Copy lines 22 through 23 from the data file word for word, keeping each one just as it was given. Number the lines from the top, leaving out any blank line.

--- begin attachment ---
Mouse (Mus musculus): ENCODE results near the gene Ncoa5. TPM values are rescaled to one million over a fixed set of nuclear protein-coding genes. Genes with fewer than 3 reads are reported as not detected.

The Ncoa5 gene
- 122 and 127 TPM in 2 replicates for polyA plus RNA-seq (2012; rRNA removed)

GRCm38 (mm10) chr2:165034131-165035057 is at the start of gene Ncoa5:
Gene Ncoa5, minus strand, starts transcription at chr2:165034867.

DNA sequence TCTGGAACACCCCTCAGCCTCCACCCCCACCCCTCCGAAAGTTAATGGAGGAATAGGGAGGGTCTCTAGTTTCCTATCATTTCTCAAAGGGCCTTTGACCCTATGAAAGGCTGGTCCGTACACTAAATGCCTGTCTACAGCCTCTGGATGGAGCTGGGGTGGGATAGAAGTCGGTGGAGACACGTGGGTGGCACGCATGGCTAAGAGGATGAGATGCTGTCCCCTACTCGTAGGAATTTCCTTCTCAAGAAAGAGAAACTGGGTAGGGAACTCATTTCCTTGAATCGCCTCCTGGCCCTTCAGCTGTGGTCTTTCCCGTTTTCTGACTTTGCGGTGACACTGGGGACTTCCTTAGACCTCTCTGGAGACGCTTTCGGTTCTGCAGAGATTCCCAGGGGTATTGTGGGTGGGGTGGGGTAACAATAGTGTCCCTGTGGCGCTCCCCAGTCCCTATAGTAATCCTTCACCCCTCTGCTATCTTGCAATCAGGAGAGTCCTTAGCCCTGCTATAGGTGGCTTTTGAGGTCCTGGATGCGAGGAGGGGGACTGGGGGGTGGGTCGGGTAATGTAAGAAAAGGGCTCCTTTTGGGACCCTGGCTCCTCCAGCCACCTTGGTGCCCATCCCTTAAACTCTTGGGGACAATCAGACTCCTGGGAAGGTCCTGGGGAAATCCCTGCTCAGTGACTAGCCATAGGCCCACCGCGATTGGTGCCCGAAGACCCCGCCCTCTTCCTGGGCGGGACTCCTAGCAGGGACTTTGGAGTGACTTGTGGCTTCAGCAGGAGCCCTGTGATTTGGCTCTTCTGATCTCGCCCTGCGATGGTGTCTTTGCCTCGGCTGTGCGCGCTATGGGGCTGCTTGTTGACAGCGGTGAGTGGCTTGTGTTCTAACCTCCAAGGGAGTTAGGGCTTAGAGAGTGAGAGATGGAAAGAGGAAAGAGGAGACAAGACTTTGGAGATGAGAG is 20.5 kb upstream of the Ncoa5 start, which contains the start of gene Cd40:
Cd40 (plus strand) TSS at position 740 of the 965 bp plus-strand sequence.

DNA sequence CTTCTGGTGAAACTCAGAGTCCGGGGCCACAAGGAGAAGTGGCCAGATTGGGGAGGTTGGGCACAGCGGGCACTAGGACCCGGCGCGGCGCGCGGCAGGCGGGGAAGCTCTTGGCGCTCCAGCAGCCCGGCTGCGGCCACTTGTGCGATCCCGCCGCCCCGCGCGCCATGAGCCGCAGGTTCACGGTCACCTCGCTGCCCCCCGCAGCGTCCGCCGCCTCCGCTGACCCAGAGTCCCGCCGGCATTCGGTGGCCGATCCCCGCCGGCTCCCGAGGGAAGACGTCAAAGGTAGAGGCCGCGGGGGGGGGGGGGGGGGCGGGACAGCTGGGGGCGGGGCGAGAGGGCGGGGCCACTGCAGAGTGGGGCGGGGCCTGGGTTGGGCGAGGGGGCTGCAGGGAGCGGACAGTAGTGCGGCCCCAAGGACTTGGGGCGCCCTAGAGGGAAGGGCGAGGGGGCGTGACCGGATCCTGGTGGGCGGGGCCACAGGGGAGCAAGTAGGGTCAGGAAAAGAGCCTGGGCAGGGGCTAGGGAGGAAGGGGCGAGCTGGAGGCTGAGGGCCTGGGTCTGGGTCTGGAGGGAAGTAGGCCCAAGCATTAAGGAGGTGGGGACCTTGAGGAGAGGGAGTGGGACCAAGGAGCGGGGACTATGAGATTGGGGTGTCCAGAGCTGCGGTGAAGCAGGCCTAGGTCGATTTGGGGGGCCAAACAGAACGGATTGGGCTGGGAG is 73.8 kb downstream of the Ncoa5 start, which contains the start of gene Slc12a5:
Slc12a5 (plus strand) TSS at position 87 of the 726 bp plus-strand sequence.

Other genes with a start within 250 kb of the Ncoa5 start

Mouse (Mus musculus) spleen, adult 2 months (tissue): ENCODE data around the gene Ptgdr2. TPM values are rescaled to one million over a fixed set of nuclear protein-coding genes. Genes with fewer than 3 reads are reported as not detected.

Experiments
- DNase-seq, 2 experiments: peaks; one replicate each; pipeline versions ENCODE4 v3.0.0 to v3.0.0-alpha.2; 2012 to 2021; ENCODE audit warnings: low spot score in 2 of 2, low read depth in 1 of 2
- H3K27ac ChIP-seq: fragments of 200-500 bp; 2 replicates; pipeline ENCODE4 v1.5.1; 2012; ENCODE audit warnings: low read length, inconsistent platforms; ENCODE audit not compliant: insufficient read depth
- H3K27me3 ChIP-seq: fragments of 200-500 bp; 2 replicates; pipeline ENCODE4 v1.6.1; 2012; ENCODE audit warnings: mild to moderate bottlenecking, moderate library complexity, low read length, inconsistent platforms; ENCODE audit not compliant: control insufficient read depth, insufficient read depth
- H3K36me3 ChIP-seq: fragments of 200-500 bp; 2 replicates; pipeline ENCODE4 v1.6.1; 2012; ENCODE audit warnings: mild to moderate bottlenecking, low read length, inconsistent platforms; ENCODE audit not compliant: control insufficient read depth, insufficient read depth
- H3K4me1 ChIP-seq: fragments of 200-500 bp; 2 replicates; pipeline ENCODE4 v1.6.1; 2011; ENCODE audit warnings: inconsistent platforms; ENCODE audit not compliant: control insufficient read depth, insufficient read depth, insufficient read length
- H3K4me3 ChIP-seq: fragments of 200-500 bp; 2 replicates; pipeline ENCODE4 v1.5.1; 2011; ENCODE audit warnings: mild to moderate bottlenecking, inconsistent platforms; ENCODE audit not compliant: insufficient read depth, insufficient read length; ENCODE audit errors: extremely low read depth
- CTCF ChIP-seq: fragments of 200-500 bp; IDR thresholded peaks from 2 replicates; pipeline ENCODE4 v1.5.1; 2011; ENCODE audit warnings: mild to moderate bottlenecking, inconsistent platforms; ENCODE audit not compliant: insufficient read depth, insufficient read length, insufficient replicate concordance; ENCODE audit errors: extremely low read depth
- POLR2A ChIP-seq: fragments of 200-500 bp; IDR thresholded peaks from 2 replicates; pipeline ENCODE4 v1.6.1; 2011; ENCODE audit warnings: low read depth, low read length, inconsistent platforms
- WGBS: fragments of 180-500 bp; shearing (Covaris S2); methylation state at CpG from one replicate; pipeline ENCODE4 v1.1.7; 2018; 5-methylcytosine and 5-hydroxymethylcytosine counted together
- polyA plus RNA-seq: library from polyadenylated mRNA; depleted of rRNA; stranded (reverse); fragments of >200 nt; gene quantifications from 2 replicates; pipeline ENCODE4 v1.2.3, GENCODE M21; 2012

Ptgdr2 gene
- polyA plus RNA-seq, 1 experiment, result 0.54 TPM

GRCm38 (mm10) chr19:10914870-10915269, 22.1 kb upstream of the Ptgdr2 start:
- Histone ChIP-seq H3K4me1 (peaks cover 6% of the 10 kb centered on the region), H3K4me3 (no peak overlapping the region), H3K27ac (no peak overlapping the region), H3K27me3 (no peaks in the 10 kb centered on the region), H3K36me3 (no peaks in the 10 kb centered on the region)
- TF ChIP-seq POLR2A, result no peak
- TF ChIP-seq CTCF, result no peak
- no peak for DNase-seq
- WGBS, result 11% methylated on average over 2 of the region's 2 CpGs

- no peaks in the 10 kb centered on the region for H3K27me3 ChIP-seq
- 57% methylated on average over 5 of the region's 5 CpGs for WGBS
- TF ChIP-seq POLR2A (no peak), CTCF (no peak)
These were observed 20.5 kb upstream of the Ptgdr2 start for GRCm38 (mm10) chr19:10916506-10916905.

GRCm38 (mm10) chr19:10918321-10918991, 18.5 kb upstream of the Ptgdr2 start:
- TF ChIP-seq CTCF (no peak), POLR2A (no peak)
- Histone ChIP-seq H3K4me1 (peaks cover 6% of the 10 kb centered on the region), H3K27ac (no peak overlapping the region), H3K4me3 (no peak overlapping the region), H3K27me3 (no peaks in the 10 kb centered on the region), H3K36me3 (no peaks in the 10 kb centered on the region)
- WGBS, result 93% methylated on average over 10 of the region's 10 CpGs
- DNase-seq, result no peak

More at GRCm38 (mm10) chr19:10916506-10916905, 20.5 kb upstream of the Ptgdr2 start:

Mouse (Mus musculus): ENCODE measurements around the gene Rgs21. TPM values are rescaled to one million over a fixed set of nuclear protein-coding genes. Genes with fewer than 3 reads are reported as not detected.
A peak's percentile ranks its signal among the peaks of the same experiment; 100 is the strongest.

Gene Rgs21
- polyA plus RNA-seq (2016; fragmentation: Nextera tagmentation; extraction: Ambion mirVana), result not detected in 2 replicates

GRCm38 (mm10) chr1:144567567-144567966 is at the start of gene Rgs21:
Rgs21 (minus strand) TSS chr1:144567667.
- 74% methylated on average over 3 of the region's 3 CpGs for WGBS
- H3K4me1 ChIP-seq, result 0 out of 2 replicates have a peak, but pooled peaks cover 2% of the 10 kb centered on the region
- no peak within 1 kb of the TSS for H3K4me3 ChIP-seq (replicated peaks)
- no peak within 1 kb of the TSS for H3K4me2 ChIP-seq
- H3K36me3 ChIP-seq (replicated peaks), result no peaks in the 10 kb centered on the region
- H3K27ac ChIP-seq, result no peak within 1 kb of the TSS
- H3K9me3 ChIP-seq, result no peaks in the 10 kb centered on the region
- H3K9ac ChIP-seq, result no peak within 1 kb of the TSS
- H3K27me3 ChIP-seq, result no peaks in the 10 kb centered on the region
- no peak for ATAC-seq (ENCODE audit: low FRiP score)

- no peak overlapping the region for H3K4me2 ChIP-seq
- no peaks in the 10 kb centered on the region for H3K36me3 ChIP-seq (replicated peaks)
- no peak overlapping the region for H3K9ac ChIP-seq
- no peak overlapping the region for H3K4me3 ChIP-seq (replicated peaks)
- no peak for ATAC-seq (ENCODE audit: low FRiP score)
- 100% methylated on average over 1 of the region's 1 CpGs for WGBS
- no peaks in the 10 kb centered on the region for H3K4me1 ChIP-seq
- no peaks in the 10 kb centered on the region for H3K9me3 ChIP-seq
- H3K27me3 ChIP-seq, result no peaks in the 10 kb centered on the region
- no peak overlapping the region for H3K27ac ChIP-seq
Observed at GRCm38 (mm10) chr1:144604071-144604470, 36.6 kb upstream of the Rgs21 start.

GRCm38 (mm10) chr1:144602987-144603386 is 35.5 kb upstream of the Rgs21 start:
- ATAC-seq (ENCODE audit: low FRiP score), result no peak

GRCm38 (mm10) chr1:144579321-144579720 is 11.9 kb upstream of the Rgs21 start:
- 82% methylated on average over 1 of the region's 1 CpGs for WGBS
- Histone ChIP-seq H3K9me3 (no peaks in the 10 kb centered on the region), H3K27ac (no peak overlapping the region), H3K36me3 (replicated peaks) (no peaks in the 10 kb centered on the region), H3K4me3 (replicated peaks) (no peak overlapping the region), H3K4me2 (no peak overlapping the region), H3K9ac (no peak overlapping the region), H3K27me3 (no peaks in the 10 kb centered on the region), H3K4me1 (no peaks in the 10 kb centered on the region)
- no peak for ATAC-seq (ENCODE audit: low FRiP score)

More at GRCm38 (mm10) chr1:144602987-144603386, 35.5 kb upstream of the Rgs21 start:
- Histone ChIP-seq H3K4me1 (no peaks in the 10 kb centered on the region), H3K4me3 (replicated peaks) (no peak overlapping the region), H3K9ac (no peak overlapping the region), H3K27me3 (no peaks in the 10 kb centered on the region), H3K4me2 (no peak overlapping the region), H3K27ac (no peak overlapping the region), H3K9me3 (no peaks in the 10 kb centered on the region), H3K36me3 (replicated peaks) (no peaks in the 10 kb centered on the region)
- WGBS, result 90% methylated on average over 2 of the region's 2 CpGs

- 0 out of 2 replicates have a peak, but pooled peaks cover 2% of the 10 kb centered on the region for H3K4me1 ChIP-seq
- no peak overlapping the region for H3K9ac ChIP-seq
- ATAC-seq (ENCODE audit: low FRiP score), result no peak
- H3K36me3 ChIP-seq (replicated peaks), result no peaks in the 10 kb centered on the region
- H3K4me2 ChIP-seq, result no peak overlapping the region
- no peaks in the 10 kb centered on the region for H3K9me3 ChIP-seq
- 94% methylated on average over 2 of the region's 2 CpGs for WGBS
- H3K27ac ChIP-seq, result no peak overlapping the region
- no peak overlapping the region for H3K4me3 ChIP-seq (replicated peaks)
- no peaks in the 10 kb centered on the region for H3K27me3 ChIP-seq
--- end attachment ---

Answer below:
- polyA plus RNA-seq: library from polyadenylated mRNA; depleted of rRNA; stranded (reverse); fragments of >200 nt; gene quantifications from 2 replicates; pipeline ENCODE4 v1.2.3, GENCODE M21; 2012

Ptgdr2 gene